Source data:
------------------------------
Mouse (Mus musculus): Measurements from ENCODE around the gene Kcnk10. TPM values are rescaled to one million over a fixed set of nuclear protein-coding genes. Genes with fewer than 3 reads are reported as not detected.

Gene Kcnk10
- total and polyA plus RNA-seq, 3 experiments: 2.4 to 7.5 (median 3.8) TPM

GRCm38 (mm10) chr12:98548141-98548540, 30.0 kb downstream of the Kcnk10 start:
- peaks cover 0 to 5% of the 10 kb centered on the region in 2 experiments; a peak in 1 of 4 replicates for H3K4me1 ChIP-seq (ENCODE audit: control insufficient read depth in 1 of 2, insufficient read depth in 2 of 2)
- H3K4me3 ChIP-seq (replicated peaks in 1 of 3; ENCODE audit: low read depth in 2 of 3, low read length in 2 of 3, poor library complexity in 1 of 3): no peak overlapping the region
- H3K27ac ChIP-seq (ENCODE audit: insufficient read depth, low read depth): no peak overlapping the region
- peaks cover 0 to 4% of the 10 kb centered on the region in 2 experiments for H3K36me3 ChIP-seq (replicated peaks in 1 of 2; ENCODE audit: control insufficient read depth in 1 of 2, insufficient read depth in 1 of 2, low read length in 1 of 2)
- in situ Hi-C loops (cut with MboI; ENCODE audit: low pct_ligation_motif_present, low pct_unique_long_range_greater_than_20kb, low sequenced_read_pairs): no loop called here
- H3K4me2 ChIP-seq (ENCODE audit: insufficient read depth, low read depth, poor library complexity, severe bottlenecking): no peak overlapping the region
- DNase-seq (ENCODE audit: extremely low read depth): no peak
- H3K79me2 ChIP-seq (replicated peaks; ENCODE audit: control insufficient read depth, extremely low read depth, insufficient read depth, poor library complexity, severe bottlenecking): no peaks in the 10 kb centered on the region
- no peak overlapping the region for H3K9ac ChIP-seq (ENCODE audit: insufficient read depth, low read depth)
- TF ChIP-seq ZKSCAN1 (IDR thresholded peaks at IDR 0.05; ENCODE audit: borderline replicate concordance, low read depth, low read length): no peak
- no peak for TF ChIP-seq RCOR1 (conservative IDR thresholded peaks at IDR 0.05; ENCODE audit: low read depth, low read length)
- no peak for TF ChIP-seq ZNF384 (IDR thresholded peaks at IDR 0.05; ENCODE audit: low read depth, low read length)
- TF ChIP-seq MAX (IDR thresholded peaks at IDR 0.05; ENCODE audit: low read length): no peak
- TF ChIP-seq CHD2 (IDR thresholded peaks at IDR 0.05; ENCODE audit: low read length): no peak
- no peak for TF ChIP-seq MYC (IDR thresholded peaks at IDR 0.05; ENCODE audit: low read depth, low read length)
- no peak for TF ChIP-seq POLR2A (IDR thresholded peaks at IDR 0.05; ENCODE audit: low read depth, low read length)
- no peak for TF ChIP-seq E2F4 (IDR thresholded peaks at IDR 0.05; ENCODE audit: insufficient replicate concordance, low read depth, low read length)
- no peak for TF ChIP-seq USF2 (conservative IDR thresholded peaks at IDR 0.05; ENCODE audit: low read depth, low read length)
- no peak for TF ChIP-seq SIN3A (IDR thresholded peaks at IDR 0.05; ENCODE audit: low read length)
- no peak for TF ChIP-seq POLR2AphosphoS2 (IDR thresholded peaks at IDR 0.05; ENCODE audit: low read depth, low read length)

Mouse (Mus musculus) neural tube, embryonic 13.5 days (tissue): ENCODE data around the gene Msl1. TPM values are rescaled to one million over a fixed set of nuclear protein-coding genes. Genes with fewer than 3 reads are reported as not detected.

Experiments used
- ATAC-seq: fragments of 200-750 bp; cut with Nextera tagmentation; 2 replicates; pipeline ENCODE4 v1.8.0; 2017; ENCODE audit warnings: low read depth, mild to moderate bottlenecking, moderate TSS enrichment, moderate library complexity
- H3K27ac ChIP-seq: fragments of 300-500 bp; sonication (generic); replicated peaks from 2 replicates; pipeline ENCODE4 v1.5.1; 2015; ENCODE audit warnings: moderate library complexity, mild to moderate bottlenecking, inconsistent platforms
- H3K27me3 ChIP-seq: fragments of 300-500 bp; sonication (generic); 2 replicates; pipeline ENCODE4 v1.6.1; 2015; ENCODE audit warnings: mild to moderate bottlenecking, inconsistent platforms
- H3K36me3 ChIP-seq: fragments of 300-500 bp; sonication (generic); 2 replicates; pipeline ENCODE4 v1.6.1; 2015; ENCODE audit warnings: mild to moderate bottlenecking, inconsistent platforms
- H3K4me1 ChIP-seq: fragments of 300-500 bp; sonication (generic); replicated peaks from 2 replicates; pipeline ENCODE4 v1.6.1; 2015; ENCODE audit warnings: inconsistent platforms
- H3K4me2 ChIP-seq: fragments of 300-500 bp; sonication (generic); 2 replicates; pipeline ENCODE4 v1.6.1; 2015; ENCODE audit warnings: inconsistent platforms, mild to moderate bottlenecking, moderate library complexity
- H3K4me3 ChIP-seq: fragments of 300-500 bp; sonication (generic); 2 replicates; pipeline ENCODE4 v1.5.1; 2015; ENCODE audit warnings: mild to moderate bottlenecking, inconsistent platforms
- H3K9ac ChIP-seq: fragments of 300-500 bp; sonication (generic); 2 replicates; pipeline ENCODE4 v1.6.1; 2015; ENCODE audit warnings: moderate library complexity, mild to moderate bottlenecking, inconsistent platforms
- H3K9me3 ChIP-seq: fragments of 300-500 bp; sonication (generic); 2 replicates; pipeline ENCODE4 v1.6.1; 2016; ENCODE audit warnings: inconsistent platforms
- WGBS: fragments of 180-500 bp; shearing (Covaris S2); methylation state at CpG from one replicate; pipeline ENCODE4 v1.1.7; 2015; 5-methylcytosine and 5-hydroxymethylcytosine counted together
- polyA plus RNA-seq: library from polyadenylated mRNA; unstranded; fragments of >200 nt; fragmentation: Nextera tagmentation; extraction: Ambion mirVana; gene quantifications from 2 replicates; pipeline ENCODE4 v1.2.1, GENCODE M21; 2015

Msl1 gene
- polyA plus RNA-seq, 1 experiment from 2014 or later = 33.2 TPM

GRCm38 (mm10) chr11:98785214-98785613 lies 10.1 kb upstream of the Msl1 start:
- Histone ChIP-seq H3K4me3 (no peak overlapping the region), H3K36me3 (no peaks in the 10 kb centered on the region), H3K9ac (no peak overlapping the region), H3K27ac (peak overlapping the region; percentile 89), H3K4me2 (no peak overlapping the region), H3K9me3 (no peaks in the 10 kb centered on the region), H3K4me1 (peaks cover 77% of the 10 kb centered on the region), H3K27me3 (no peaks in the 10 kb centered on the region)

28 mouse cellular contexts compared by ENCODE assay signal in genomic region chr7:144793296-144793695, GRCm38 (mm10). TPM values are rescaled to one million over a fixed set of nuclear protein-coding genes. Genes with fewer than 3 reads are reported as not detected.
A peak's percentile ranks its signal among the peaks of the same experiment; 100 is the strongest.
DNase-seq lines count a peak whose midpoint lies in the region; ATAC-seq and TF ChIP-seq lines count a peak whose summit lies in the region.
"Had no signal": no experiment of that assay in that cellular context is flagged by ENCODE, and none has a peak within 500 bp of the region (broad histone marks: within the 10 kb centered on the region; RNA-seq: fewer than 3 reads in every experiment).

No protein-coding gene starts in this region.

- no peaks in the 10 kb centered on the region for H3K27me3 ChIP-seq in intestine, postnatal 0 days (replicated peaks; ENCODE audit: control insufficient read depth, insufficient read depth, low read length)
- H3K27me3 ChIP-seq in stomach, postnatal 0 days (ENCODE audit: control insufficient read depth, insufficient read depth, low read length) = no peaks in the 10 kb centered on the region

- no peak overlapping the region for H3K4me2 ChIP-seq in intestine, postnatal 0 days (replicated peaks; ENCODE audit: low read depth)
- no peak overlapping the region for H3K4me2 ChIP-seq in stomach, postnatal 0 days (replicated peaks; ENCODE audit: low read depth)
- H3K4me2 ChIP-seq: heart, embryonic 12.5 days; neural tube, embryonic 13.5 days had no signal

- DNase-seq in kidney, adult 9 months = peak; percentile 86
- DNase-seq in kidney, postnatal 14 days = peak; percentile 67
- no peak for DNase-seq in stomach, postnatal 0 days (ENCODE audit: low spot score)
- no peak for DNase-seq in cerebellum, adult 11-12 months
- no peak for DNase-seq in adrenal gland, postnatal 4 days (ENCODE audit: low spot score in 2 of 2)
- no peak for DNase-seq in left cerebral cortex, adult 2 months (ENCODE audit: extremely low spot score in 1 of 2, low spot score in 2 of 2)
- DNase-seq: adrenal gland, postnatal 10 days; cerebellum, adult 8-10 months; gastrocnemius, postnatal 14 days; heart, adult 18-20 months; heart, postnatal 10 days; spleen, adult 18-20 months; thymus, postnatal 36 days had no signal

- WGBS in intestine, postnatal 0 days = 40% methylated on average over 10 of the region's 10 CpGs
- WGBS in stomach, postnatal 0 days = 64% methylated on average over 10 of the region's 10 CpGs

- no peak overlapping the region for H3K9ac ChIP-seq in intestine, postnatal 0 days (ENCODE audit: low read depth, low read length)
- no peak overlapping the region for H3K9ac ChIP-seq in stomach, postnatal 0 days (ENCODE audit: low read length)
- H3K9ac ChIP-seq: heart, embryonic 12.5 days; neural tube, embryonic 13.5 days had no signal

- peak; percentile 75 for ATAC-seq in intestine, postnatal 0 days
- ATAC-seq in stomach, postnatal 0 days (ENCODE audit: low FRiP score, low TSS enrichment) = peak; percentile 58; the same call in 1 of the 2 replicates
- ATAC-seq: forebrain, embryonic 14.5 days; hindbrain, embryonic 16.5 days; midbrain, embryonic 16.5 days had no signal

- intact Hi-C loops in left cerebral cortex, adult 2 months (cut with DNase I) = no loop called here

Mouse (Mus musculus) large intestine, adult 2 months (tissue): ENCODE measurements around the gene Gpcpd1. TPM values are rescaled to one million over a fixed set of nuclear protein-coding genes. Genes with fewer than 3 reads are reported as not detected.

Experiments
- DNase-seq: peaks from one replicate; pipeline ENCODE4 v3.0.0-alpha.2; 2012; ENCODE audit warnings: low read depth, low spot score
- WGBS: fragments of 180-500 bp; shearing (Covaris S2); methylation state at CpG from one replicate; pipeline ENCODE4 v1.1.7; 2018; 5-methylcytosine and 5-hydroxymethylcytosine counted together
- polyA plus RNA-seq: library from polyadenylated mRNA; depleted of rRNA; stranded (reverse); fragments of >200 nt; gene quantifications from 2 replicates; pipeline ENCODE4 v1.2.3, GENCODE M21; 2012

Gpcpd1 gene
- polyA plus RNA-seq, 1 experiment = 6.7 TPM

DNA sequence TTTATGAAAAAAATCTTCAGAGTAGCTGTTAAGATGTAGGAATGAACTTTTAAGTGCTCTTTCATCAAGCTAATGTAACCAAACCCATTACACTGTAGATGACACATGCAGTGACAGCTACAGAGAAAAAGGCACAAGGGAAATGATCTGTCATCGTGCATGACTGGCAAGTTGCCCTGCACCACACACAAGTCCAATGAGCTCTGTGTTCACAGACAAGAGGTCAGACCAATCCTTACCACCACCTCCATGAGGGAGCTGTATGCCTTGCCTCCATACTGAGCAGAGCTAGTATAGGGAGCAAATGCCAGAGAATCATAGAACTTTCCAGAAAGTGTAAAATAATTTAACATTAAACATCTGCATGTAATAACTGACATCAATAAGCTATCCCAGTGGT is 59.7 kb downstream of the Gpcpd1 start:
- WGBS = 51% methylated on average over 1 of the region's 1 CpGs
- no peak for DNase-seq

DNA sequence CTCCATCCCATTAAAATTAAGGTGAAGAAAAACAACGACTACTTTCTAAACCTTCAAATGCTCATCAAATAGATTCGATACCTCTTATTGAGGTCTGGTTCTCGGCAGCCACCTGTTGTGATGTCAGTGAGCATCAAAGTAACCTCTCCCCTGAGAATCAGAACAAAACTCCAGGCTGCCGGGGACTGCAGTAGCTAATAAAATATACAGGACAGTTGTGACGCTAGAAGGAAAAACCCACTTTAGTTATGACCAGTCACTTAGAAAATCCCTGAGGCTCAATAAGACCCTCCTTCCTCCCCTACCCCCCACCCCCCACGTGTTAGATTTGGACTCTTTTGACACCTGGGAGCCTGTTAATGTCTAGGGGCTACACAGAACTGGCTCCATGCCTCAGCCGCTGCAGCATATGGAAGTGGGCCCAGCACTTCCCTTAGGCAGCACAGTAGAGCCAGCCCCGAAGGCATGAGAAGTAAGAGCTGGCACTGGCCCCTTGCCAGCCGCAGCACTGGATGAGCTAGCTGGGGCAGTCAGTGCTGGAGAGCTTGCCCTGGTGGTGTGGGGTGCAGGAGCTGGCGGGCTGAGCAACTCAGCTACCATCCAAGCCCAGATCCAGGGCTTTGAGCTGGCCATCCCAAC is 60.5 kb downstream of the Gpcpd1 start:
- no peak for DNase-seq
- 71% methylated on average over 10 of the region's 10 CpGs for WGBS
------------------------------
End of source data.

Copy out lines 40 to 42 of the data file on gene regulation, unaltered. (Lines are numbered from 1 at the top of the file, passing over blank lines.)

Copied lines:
GRCm38 (mm10) chr11:98785214-98785613 lies 10.1 kb upstream of the Msl1 start:
- Histone ChIP-seq H3K4me3 (no peak overlapping the region), H3K36me3 (no peaks in the 10 kb centered on the region), H3K9ac (no peak overlapping the region), H3K27ac (peak overlapping the region; percentile 89), H3K4me2 (no peak overlapping the region), H3K9me3 (no peaks in the 10 kb centered on the region), H3K4me1 (peaks cover 77% of the 10 kb centered on the region), H3K27me3 (no peaks in the 10 kb centered on the region)

28 mouse cellular contexts compared by ENCODE assay signal in genomic region chr7:144793296-144793695, GRCm38 (mm10). TPM values are rescaled to one million over a fixed set of nuclear protein-coding genes. Genes with fewer than 3 reads are reported as not detected.